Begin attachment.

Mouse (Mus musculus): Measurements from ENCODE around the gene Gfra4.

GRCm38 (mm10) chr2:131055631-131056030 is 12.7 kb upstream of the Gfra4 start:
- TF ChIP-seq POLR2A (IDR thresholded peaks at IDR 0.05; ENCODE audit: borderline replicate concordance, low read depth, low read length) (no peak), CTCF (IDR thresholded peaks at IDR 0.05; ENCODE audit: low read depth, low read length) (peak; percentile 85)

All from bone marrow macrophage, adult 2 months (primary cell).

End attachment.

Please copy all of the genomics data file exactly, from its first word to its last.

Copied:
Mouse (Mus musculus): Measurements from ENCODE around the gene Gfra4.

GRCm38 (mm10) chr2:131055631-131056030 is 12.7 kb upstream of the Gfra4 start:
- TF ChIP-seq POLR2A (IDR thresholded peaks at IDR 0.05; ENCODE audit: borderline replicate concordance, low read depth, low read length) (no peak), CTCF (IDR thresholded peaks at IDR 0.05; ENCODE audit: low read depth, low read length) (peak; percentile 85)

All from bone marrow macrophage, adult 2 months (primary cell).